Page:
It never seems to amaze me at the hypocrisy of the NCAA's ruling body. Yesterday, five Ohio State players were found to have sold some items (Big 10 Championship rings; jerseys; game pants). Four players (including QB Terrelle Pryor) were suspended for their first five games next year, and one player was suspended for just one game next year. BUT...they're all allowed to play in this year's Sugar Bowl. Mark May, if you haven't seen or heard, gave the strongest comments yet against the NCAA, saying that if it was the Mallett kid from Arkansas (who is a stud...saw him in person against the 'Cocks this year) or anyone in the SEC, they would be suspended for the next game instead of next year. So, why did the NCAA allow Pryor and his teammates to play in the Sugar Bowl? The NCAA said the five players did not know they could not sell those items because they thought they owned them. Why wasn't Cam Newton punished any further (he was ruled ineligible for 24 hours the week of the SEC Championship) for his Dad shopping him around? The NCAA said Newton had no knowledge that his Dad was shopping him around. Funny, because if you read the Sports Illustrated article on Newton from this past Fall, he said that when it came down between Mississippi State and Auburn, he let his Dad decide for him. So, the NCAA punishes student-athletes for selling items for personal benefit, but want their star athletes available for big-time bowl games to make sure they make them the big bucks. Here are some great examples of the NCAA hypocrisy.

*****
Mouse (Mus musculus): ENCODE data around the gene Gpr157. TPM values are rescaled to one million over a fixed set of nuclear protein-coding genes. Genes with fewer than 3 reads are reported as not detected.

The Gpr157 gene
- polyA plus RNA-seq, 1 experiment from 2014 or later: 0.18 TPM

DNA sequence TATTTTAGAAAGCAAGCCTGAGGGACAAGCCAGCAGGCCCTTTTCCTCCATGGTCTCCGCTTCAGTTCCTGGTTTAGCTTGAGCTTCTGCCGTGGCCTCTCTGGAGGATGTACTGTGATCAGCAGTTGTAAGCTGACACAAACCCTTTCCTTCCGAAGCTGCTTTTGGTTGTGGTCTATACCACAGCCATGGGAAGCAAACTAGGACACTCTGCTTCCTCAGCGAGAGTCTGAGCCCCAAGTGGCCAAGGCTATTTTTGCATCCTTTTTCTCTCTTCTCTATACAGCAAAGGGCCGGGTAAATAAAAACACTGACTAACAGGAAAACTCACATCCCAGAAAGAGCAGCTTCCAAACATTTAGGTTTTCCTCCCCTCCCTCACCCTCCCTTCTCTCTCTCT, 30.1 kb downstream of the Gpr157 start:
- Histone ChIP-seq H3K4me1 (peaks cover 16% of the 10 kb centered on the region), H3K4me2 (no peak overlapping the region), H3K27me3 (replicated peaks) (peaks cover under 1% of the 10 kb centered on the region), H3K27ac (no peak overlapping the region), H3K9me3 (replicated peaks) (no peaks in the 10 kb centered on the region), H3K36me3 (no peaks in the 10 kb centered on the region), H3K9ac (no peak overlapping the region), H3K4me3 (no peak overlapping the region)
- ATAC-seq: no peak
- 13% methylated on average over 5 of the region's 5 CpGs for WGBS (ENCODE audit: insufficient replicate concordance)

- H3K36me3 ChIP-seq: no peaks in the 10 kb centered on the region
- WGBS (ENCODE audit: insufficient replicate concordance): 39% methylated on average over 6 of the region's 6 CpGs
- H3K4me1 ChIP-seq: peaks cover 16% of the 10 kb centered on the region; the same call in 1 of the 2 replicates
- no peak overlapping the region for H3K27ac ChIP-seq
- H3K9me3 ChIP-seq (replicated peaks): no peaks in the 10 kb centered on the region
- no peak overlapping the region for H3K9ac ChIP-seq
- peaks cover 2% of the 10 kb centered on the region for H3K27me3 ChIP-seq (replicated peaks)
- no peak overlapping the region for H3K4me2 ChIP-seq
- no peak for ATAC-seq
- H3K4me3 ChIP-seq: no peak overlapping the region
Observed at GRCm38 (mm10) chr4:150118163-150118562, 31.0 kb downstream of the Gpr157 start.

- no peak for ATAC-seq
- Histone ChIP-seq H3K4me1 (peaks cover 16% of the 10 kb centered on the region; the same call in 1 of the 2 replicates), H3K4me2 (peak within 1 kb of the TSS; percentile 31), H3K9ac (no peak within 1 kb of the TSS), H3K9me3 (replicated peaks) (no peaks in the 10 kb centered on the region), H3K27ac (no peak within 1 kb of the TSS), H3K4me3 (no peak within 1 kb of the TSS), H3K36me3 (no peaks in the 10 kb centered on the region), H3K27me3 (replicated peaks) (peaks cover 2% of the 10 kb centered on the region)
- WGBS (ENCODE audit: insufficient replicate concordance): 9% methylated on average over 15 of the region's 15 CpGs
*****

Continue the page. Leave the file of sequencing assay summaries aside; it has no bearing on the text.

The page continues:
1. Former Ohio State QB Troy Smith was suspended for the 2004 Alamo Bowl and 2005 season opener for accepting $500 from a booster.
2. Georgia WR A.J. Green missed the first four games of this season for selling his bowl jersey to an agent for $1,000.
3. Former Oklahoma State WR Dez Bryant was suspended the final ten games of his senior season for TALKING to Deion Sanders.
4. Two UNC players were ruled ineligible this year for accepting jewelry and travel accomodations ranging from $5,000 to $6,000.
I know there's more, and we could go on for days, but yesterday's ruling just proves that the NCAA could be the biggest scam organization in America. My favorite quote from yesterday came from Ohio State's AD, Gene Smith: "We have a lot of fans going down there (to the Sugar Bowl). You have a lot of people who are committed to this bowl game." Of course, he said being suspended the first five games of next year was punishment enough. He also said the university wasn't explicit enough to the players that they could not resell any of this stuff. Sorry, not buying it.
I'm anxious to see what my fellow Terp fans think about this.